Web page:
Etymology: Middle English, from Old English hol (from neuter of hol, adjective, hollow) & holh; akin to Old High German hol, adjective, hollow and perhaps to Old English helan to conceal — more at hell
Date: before 12th century
a. an opening through something ; perforation <have a hole in my coat> b. an area where something is missing ; gap: as (1) a serious discrepancy ; flaw, weakness <some holes in your logic> (2) an opening in a defensive formation; especially the area of a baseball field between the positions of shortstop and third baseman (3) a defect in a crystal (as of a semiconductor) that is due to an electron's having left its normal position in one of the crystal bonds and that is equivalent in many respects to a positively charged particle 2. a hollowed-out place: as a. a cave, pit, or well in the ground b. burrow c. an unusually deep place in a body of water (as a river) 3. a. a wretched or dreary place b. a prison cell especially for solitary confinement 4. a. a shallow cylindrical hole in the putting green of a golf course into which the ball is played b. a part of the golf course from tee to putting green <just beginning play on the third hole>; also the play on such a hole as a unit of scoring <won the hole by two strokes> 5. a. an awkward position or circumstance ; fix <got the rebels out of a hole at the battle — Kenneth Roberts> b. a position of owing or losing money <$10 million in the hole> <raising money to get out of the hole> II. verb (holed; holing) Date: before 12th century transitive verb 1. to make a hole in 2. to drive or hit into a hole <hole a putt> intransitive verb to make a hole in something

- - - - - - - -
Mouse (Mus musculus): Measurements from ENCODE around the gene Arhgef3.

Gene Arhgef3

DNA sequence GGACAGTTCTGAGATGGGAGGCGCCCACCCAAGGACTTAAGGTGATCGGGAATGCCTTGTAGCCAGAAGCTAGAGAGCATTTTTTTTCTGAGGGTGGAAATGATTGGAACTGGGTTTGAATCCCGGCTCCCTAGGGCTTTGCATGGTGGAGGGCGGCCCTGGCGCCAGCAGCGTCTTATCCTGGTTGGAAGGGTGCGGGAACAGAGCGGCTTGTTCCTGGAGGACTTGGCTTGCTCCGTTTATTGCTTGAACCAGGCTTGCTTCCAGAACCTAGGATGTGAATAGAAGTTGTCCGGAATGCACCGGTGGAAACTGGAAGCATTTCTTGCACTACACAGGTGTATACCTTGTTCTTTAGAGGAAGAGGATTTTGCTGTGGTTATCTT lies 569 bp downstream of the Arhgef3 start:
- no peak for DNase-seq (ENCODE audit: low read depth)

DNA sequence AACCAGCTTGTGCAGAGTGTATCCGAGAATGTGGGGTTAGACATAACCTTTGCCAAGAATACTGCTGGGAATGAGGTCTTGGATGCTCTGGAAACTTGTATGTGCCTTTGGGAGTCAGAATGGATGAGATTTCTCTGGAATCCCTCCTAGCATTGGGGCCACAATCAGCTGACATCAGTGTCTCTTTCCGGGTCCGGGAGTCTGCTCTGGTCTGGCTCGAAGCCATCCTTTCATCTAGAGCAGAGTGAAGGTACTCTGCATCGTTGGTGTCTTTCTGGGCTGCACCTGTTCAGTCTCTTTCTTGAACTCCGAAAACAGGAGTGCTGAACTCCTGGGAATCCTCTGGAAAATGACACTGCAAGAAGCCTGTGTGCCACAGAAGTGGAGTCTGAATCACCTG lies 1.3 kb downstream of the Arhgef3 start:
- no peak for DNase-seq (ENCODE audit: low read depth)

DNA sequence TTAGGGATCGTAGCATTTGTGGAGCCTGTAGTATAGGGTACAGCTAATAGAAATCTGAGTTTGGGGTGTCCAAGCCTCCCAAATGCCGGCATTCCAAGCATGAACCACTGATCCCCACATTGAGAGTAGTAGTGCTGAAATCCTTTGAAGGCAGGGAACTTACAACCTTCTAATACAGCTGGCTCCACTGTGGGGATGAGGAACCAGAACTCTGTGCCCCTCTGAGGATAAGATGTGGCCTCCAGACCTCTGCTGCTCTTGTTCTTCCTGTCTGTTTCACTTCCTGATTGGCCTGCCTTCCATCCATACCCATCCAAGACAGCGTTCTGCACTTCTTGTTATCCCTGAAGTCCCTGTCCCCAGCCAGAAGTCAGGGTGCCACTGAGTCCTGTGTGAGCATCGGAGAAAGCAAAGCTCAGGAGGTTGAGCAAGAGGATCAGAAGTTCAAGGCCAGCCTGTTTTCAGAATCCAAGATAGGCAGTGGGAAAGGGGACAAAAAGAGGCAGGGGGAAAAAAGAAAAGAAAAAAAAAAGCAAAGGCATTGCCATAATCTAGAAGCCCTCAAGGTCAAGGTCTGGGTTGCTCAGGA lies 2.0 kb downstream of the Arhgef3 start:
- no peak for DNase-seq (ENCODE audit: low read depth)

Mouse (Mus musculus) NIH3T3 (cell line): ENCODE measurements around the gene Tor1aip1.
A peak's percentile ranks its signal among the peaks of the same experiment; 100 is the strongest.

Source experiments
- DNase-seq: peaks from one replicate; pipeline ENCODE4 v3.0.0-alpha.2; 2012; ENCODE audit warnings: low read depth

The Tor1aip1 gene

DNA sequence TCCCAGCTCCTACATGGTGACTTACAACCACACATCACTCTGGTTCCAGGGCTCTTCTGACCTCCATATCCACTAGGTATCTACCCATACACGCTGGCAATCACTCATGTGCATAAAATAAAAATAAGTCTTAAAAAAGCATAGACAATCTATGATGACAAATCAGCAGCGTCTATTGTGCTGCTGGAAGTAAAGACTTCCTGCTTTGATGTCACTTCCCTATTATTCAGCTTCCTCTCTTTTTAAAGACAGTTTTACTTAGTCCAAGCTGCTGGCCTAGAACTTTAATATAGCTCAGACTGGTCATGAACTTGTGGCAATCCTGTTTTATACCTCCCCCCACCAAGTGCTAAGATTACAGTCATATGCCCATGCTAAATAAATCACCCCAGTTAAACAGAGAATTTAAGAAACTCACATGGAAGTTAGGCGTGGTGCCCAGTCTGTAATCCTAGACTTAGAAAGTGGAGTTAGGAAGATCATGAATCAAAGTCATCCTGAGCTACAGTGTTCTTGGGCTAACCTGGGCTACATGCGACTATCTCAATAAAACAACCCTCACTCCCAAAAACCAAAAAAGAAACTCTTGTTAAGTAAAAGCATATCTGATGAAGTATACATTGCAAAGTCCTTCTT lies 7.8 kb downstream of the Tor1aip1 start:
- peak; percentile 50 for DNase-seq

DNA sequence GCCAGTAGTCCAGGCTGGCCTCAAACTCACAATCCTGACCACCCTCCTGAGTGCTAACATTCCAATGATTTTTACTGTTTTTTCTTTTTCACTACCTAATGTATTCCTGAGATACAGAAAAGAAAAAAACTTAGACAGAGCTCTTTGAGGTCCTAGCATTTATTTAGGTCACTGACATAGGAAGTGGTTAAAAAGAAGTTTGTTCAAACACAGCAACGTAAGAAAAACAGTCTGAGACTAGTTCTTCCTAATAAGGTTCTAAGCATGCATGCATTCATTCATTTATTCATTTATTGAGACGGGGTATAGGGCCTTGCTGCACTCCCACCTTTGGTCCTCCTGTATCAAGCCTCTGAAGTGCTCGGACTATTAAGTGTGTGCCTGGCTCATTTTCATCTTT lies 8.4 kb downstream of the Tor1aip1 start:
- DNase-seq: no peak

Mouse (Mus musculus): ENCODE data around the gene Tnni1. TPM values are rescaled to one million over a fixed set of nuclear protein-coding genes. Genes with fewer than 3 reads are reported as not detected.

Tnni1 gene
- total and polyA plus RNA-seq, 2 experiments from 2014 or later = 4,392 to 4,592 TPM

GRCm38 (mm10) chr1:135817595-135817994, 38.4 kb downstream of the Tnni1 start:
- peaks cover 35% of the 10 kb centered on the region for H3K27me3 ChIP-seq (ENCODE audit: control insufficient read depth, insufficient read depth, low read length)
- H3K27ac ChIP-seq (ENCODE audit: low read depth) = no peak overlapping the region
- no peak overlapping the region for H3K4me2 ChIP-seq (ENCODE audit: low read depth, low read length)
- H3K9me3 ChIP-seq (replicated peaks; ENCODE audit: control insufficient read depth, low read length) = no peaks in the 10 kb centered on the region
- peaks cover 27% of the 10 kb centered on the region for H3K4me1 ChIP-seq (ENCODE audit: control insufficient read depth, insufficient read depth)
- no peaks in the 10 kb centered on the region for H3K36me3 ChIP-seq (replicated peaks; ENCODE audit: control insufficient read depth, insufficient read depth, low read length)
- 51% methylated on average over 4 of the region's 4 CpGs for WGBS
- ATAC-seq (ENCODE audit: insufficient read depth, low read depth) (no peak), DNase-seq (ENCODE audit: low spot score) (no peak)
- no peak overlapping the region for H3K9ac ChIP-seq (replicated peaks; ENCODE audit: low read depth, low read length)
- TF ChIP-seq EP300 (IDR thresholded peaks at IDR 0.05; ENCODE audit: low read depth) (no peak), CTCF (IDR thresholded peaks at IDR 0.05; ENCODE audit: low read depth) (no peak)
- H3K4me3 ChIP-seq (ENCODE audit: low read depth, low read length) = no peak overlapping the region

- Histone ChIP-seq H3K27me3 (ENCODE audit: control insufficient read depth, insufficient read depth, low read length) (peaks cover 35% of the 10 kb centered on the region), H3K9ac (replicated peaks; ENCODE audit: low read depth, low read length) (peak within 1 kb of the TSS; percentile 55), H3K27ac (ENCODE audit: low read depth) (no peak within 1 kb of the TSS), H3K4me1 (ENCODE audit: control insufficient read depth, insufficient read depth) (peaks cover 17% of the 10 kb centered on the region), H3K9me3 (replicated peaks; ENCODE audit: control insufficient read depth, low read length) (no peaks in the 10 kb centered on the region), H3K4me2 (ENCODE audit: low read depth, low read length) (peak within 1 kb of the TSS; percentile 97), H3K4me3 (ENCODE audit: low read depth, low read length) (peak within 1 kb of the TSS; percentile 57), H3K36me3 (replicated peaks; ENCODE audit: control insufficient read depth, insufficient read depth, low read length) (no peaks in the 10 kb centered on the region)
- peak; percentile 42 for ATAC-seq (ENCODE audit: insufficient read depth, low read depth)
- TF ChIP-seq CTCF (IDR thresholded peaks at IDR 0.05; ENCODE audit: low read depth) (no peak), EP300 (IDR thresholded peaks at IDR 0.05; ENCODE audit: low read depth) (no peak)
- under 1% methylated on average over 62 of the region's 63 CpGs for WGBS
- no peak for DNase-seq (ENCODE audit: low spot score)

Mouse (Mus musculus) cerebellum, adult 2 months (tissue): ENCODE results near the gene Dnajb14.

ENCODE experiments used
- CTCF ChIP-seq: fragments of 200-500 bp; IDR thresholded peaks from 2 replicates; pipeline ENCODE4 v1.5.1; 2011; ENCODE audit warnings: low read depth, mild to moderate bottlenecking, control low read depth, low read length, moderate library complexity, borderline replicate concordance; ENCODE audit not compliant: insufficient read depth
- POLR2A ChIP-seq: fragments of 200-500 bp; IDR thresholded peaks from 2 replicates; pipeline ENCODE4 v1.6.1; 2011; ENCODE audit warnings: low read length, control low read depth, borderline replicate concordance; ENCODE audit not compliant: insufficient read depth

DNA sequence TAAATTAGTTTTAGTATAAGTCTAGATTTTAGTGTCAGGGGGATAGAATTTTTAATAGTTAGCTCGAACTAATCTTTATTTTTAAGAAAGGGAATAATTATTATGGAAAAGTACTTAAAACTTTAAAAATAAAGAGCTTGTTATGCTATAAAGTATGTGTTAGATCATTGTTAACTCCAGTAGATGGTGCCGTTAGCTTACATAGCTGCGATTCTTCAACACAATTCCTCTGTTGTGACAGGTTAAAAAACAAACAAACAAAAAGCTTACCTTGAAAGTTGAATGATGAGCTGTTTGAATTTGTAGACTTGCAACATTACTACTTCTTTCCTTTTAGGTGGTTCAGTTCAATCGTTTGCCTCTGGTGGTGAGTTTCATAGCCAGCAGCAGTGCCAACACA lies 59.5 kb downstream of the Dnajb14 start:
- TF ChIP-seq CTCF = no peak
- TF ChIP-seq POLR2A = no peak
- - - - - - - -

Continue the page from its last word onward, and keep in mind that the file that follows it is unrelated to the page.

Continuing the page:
New Collegiate Dictionary. 2001.